Anderson’s ‘Master’ Has Mostly Aesthetic Appeal

I went to see The Master last weekend at the Laemmle, although not exactly because I wanted to. Paul Thomas Anderson’s last film, There Will Be Blood, seriously messed me up. The Master, inspired by the early days of Scientology with a disturbed ex-soldier as its protagonist seemed like it would be much in the same vein. However, this is Anderson’s first movie since 2007, so it generated an impressive level of art-house zeal that I had to experience. 

The centerpiece of much conversation was the film’s use of 65mm film, which no movie has been entirely shot on since 1996. In 2012, if a movie is shot on film, it is probably shot on the cheaper, less crisp 35mm format; besides, many filmmakers are foregoing film altogether and shooting in a digital format. By bringing back huge scale high-definition film, The Master has reinvigorated an ongoing debate about film versus digital. 

Few theaters still have projectors for this film, and I was only seeing about half of the beautiful detail at Laemmle. As The Master opened nation-wide in commercial release this past Friday, very few screens are showing it the way Anderson intended it to be viewed. However, the difference in aesthetic between this film and the mainstream fare remained obvious even with the diminished quality. 

The Master is first and foremost about the craft of filmmaking. Every pitch-perfect element—from the tensely fanatical soundtrack to the 1950’s-era production design, the slick cinematography and the incomprehensibly good acting—plays its part in the creation of a seamless work of art. In short, it showcased the full capabilities of a 70mm film.

The characters are dynamic as well. Freddie Quell, played by a hunched, grimacing Joaquin Phoenix, stumbles onto the boat “Aletheia” where he meets the perfectly self-controlled Lancaster Dodd (Philip Seymour Hoffman), “Master” and creator of the spiritual movement known simply as the Cause. Trouble ensues. 

However this story is not the point of focus; it is only the canvas of the movie, a universe from which Anderson draws themes to explore visually. Throughout, he displays the concepts of mastery and servility, containment and freedom, and tension and release. 

The opening scene is a gorgeous shot of the freely flowing ocean. In echo, Quell mixes and pours alcoholic drinks whenever he can get his hands on any liquid, be it medicine or paint thinner. That liquid is both released to flow as it will and, moments later, constricted into a cup or beaker. It’s simultaneously free and contained.

Similarly, in two beautiful scenes we see Quell’s back as he breaks free. In the first, he throws open a door framing an expansive field and runs through. In the second, Quell rides away as fast he can on a motorcycle in the gorgeous Arizona desert. The feeling of openness electrifies these scenes, but their freedom is short-lived. Like a yo-yo, Quell will always spring right back to a contained state. As one of his many pseudo-psychoanalytic exercises, Dodd tells Quell to walk from a window to a wall over and over and describe the surfaces he feels with different words every time. Quell’s life, much like the movie, is an exercise in finding the little bit of free-fall in the intervals between the window and the wall.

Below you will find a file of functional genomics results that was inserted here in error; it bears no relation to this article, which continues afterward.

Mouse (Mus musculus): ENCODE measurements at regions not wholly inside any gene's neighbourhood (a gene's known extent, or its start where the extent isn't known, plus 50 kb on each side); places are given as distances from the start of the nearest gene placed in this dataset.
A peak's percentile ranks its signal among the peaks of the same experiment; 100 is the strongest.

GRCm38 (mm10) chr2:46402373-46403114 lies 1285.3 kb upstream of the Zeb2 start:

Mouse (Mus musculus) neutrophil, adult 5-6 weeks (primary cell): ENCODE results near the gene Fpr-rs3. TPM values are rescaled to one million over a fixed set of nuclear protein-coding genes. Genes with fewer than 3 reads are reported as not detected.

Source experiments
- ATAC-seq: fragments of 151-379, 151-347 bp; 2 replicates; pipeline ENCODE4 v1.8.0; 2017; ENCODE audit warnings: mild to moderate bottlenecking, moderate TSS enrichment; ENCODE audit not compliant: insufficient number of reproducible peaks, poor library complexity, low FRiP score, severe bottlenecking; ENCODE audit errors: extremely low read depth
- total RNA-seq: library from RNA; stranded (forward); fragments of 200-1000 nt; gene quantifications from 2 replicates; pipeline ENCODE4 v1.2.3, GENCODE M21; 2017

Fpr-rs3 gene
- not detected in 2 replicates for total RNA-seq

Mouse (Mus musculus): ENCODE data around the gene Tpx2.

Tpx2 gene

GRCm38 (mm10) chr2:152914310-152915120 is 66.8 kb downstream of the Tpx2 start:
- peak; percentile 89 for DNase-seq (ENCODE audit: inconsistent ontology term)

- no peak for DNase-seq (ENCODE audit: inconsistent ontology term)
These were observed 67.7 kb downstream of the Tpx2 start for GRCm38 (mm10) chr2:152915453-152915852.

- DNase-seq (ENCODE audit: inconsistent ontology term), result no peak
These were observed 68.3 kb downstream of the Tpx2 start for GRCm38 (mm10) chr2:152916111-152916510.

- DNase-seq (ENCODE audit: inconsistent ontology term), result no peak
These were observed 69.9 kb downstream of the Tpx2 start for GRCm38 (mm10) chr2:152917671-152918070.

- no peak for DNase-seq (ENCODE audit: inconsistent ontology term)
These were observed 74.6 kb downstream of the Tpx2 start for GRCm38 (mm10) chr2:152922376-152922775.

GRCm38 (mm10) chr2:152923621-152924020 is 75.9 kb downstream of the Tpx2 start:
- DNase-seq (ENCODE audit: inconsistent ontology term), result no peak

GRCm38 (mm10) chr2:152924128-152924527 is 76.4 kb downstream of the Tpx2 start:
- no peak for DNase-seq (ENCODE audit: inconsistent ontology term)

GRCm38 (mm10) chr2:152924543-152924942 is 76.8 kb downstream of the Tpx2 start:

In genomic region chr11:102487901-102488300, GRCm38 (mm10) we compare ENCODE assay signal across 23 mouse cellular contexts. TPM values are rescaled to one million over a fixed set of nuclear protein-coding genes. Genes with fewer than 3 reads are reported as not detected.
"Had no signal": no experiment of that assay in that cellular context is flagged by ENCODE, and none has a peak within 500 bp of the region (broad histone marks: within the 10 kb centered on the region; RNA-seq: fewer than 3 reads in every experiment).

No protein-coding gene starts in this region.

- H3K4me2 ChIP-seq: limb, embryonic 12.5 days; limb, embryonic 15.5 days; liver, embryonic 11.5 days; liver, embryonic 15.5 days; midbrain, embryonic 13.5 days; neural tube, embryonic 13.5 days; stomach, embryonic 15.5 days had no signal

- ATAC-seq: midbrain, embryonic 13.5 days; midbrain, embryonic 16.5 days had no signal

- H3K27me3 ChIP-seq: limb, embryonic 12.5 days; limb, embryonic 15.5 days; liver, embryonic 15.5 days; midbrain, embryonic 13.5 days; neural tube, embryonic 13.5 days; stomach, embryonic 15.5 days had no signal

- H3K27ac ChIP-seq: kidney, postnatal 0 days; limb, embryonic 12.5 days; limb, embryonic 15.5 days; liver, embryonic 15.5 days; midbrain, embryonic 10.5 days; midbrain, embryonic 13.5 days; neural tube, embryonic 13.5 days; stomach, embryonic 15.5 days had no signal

However, the narrative structure does not produce a similar feeling of tension and release. As Quell repeats the same behavior over and over like a clock’s pendulum, the movie produces a feeling of the opposite—a feeling of stasis. Besides the initial hypnotic session between Dodd and Quell, when both men recognize something illicit and forbidden in each other, there is no sense of building tension. Moments that would have shaken me if they were in There Will Be Blood were reduced to sparks. Both Dodd and his wife, played by a terrifyingly devoted Amy Adams, expand and complicate the theme of mastery versus servility first introduced in Quell, but it fails to add structure. The result is messy.

While the film has giant scope, it has nothing for the audience to grasp. The kaleidoscopic poster for The Master is very fitting: images radiate out from the center into infinity. Likewise, the characters give no hint of possible redemption or even complete damnation. Instead they stay the same throughout, victims of an endlessly tessellating pattern. It’s hard to care for them.

If you have a chance to see the film in its 70mm format, you should. It is an experience that is quickly becoming impossible with the digital transition. And it’s fun to see something that revels in moviemaking as an art rather than just entertainment. If you can only see it at the Laemmle, I’ll leave it for you to decide. Since the film relies on its aesthetic quality more than on a gripping storyline, it may not be worth watching at a reduced quality.

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